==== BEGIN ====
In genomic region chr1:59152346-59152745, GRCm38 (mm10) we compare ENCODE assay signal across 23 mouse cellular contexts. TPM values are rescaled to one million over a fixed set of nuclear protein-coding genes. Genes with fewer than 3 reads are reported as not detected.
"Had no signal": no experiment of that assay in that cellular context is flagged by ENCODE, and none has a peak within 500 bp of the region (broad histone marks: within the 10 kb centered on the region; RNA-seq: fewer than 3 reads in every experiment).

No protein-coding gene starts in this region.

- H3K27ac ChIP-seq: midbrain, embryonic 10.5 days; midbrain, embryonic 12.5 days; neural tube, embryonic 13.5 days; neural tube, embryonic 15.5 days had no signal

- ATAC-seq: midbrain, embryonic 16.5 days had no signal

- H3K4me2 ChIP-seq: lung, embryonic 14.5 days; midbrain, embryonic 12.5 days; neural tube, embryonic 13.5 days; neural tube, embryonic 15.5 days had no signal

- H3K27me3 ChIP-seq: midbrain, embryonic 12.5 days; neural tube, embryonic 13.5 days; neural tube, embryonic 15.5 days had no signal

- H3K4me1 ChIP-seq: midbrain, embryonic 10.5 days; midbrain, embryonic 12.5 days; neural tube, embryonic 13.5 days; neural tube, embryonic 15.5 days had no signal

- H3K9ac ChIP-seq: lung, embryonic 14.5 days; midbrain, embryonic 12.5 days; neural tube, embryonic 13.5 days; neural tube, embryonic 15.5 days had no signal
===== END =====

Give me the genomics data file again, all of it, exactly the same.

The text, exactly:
In genomic region chr1:59152346-59152745, GRCm38 (mm10) we compare ENCODE assay signal across 23 mouse cellular contexts. TPM values are rescaled to one million over a fixed set of nuclear protein-coding genes. Genes with fewer than 3 reads are reported as not detected.
"Had no signal": no experiment of that assay in that cellular context is flagged by ENCODE, and none has a peak within 500 bp of the region (broad histone marks: within the 10 kb centered on the region; RNA-seq: fewer than 3 reads in every experiment).

No protein-coding gene starts in this region.

- H3K27ac ChIP-seq: midbrain, embryonic 10.5 days; midbrain, embryonic 12.5 days; neural tube, embryonic 13.5 days; neural tube, embryonic 15.5 days had no signal

- ATAC-seq: midbrain, embryonic 16.5 days had no signal

- H3K4me2 ChIP-seq: lung, embryonic 14.5 days; midbrain, embryonic 12.5 days; neural tube, embryonic 13.5 days; neural tube, embryonic 15.5 days had no signal

- H3K27me3 ChIP-seq: midbrain, embryonic 12.5 days; neural tube, embryonic 13.5 days; neural tube, embryonic 15.5 days had no signal

- H3K4me1 ChIP-seq: midbrain, embryonic 10.5 days; midbrain, embryonic 12.5 days; neural tube, embryonic 13.5 days; neural tube, embryonic 15.5 days had no signal

- H3K9ac ChIP-seq: lung, embryonic 14.5 days; midbrain, embryonic 12.5 days; neural tube, embryonic 13.5 days; neural tube, embryonic 15.5 days had no signal